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close this bookPrimary Teacher Trainees in Trinidad & Tobago: Characteristics, Images, Experiences and Expectations (CIE, 2001, 55 p.)
close this folderChapter 6: Summary and Discussion
View the document6.1 Deconstructing Beginning Teacher Identity
View the document6.2 Implications for Teachers' College Curriculum

6.1 Deconstructing Beginning Teacher Identity

6.1.1 Introduction

In this chapter, an attempt will be made to deconstruct beginning teacher identity through the use of the images, myths, and metaphors that seem to be embedded in trainees' understanding of their work. Cultural myths, because they have been around for a long time, tend to be internalised in such a way that they become part of the substantive identity (Ball & Godson, 1985), that is, they become part of the "true" nature of the person. The "teacher as caring" seems to be a metaphor that has become part of the cultural myth of a good teacher in Trinidad and Tobago.

6.1.2 Cultural Myth - The Good Teacher

Most people in the society believe they have a good idea of what occurs in schools and what a teacher's work is about. This is because they have all been pupils at one time or another. In addition, we are all captive to the myths that are passed down from one generation to the next about teachers in this society. Teacher trainees are no different. They bring certain prior beliefs to bear in their approach to teaching. If the myths remain largely intact, despite changing societal and economic scenarios, there is a possibility that the myths may be masking real underlying changes. If this is the case, then we may have a situation where teacher training and the education system itself are acting out mythical assumptions against a social backdrop where such assumptions may not always be valid and, therefore, positive change in the education system may be difficult to effect.

It is the contention of this report that beginning teacher identity is enmeshed in a pervasive cultural myth in Trinidad and Tobago. This myth, that of the good teacher, intensified through initial training, offers a set of conflicting images from which metaphors are derived, resulting in a becoming teacher identity riddled with tensions and contradictions.

The study of teacher identity, then, becomes largely a process of deconstructing this myth, in order to gauge its consequences and study its implications. The findings generated in this study suggest that the myth generates a perpetual tension between the demands of self and that of society. Training in the teachers' colleges, for example, involves an intense socialisation into the myth. The training process focuses on the developing teacher in the classroom. It speaks mainly to the self of the beginning teacher and only explores the societal context in which this self must find expression in limited ways.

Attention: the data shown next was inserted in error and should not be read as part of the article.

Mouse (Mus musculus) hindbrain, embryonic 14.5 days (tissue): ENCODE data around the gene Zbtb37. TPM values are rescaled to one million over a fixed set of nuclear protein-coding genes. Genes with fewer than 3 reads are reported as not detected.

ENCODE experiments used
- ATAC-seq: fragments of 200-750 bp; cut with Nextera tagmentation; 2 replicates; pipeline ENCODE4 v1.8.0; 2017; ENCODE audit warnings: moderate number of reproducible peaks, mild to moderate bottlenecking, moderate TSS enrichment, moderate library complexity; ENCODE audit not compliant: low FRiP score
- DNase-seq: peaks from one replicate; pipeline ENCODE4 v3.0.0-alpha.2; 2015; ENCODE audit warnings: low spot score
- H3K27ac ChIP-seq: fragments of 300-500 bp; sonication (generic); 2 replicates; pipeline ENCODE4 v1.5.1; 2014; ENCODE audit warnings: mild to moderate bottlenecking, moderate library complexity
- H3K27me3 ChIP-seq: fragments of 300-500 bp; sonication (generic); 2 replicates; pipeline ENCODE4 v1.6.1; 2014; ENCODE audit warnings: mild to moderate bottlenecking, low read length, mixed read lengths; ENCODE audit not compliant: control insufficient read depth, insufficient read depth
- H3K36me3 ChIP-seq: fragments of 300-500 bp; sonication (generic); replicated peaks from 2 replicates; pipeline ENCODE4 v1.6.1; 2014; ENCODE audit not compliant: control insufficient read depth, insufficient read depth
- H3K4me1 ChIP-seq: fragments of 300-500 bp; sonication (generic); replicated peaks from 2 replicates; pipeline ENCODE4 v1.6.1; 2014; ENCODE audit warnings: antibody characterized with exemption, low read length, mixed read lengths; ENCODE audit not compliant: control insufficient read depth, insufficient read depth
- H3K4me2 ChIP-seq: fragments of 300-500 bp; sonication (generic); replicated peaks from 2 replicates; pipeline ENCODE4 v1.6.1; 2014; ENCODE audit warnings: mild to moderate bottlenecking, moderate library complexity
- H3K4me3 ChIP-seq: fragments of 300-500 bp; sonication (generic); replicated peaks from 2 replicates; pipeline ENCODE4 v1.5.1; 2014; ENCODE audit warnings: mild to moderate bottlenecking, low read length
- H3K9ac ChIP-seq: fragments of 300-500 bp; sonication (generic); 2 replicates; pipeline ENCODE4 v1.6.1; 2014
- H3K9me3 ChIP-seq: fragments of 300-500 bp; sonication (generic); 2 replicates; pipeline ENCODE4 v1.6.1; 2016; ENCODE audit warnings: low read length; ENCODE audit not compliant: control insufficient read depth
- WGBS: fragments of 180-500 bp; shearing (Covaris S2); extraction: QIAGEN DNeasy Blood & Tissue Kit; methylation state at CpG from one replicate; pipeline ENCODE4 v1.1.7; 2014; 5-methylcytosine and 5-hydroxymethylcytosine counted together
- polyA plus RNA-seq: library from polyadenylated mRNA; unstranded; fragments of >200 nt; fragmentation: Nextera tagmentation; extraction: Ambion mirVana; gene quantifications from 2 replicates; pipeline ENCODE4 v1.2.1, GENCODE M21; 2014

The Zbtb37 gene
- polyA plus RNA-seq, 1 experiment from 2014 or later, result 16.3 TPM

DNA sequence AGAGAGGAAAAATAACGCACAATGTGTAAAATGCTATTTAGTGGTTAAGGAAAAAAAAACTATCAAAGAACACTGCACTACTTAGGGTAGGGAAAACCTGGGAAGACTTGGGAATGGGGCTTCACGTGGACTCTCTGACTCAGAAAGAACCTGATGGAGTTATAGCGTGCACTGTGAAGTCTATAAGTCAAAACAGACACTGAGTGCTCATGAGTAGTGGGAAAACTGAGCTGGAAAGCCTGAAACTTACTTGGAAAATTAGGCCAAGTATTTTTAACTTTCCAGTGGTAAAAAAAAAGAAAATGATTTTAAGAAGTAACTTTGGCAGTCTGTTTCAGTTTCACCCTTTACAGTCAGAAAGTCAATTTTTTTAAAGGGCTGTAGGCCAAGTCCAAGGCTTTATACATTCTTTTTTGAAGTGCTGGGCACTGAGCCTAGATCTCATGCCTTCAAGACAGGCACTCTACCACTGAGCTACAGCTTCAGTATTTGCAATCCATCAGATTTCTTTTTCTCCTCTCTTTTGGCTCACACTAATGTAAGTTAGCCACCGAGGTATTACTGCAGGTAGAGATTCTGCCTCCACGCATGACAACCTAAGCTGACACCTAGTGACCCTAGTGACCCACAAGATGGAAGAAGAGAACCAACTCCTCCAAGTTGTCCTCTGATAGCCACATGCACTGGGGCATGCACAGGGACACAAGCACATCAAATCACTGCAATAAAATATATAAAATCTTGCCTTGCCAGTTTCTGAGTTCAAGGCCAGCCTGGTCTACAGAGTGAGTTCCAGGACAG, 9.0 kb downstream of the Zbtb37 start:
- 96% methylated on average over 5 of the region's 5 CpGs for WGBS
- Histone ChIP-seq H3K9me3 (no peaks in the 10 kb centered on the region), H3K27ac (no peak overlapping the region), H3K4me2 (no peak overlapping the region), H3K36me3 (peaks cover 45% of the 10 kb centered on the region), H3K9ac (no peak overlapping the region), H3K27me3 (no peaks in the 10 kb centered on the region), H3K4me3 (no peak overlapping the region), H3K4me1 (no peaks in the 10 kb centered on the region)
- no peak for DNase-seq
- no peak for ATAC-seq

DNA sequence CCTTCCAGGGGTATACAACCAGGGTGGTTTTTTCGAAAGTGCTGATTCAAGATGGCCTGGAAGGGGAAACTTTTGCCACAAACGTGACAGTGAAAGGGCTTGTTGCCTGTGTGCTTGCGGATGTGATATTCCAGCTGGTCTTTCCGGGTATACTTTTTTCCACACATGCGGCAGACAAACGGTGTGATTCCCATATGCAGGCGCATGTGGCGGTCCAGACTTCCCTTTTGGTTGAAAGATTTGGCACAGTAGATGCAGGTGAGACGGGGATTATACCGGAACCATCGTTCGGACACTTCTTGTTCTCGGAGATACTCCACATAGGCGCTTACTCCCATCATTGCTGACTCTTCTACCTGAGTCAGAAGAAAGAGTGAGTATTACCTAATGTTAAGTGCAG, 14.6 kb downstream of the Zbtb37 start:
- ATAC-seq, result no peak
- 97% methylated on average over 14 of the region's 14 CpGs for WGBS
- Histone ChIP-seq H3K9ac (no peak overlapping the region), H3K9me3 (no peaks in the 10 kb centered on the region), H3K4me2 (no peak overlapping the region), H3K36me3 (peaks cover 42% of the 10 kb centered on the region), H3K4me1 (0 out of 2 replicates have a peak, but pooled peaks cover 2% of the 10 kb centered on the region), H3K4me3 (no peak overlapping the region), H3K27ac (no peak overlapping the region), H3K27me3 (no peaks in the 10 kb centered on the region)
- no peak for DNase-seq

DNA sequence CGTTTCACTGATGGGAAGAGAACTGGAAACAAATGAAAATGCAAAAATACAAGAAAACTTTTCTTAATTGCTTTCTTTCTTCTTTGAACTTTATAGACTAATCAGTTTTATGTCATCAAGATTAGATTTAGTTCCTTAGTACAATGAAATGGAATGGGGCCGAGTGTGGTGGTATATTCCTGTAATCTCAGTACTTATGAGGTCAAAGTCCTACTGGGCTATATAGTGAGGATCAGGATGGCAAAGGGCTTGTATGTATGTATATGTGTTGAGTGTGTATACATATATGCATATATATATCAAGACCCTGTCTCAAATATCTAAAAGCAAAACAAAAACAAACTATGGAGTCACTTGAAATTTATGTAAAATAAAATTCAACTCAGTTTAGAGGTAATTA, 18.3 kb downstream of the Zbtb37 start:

6.1.3 Genesis of the Myth

Teachers in Trinidad and Tobago have historically been accorded respect and acclaim in a manner similar to the way in which nuns, priests, and other self-sacrificing altruistic humanitarians are revered. The acclaim and respect are directly related to the low level of remuneration teachers were prepared to accept in order to dedicate themselves to the care and education of the young. Teaching, then, has historically been associated with matters of self-image, self-esteem, and self-respect. Rewards were mainly intrinsic. Nias (1989) refers to a common conception of teaching as an essentially personal activity.

Emancipation from slavery took place in the British West Indies in 1834. Trinidad, however, had proved to be a thorny problem for the British who only became colonial overlords in 1797. In the aftermath of emancipation, the British could see their hold on the island slipping. Trinidad was called a polyglot country. Its population - whites, coloureds, and ex-slaves - were mainly Roman Catholics, espousing legitimacy to Spanish and French culture, language, and customs. What schools existed at the time, pursued a French curriculum and were inextricably tied to religious ideals. To combat this pervasive French influence, the British conceived of a plan to institute universal primary education in the 1830s through state-run schools using an English curriculum and in which religion would be downplayed (Campbell, 1992).

Master teachers came from Battersea in Britain to train local persons to be primary school teachers. The local persons were from the ex-slave population, and the intention was that they would provide an education along anglophile lines, that would help the British to compete successfully with the French for the hearts and minds of the people. Education, then, was conceived in terms of bringing about political stability through a policy of Anglicisation.

Teacher training had to become rigorous, punctuated with many hurdles (examinations), so that the authorities would be sure that these ex-slaves would be able to legitimise British hegemony in the society. Hence, the training focused on content and methods and did not explore the social process of colonisation in which teachers were implicated. It did not conceive as important the notion that teacher training was propping up the status quo and was part of a policy for establishing order in the colony.

A myth about teachers seems to have emerged from this historical context. Teachers were seen as highly dedicated and special individuals who had taken on a difficult task that was in the interest of everyone. They were prepared to forego high salaries and status but would be suitably rewarded by the fulfilment of working with children and by the respect accorded them.

For a people newly freed from slavery, without land or capital, teaching appeared to be a respectable alternative to manual labour. Whilst the work of teachers was valuable to the British, they were not prepared to pay high salaries because they did not wish to alter the stratified nature of the society. They preferred to reward teachers with the universal respect accorded them and the self-fulfilment that could accrue from applying themselves assiduously to their task.